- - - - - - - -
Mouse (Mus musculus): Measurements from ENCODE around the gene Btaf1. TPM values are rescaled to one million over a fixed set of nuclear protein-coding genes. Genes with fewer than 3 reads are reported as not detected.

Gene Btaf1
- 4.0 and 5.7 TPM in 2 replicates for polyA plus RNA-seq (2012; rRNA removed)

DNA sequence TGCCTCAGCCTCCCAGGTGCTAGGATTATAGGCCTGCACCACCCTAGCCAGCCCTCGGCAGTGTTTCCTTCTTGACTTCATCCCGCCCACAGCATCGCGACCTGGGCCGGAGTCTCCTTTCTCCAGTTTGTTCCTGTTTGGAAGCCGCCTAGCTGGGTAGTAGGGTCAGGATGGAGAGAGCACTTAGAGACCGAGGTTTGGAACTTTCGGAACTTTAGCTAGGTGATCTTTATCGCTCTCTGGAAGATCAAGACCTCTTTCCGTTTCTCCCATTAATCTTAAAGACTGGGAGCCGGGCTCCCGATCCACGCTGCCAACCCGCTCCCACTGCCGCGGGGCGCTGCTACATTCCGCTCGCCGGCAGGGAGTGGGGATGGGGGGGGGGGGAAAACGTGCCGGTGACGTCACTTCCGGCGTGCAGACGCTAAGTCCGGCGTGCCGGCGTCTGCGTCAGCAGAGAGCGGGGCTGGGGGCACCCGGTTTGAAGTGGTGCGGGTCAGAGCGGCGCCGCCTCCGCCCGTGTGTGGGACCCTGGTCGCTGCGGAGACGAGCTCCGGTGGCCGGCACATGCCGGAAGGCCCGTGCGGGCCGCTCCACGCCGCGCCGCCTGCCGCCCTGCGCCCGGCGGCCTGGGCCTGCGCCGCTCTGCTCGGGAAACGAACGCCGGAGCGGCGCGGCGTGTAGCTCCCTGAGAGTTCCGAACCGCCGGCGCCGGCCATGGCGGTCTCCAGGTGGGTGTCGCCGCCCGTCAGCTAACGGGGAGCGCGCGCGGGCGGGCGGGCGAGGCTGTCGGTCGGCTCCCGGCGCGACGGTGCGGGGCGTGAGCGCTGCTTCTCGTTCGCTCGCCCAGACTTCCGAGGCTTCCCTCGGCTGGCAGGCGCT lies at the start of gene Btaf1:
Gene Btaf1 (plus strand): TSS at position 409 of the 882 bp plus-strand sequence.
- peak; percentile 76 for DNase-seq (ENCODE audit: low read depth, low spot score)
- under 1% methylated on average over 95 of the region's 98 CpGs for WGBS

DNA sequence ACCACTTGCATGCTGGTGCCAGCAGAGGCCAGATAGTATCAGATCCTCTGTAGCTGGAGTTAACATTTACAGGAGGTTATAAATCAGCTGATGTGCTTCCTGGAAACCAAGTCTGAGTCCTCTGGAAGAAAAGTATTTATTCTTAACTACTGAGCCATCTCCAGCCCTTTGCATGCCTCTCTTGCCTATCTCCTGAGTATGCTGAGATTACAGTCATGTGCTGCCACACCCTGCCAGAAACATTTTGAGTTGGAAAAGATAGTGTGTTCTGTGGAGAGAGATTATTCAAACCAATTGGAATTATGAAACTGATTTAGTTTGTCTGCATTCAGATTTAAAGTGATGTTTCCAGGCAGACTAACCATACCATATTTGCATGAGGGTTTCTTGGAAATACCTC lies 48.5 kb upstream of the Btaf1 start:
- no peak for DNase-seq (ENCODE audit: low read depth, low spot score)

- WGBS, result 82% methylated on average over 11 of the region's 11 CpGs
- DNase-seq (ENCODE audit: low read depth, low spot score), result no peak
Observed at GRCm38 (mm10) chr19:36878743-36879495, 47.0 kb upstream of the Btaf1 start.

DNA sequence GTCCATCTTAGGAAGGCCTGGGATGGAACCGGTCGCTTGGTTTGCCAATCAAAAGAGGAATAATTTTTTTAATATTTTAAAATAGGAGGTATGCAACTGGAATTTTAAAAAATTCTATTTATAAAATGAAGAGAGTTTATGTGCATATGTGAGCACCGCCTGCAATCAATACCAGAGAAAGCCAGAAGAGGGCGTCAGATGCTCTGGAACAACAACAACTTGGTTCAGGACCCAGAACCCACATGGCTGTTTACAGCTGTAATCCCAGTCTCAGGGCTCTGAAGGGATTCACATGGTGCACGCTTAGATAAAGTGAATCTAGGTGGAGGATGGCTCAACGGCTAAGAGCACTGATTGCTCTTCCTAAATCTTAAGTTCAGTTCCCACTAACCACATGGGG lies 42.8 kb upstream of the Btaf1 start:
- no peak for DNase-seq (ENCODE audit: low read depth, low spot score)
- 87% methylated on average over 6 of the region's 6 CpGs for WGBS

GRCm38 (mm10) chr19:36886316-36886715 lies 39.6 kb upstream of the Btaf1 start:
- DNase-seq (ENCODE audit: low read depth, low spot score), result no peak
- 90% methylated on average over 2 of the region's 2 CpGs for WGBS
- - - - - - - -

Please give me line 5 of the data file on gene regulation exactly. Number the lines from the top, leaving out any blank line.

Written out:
Gene Btaf1 (plus strand): TSS at position 409 of the 882 bp plus-strand sequence.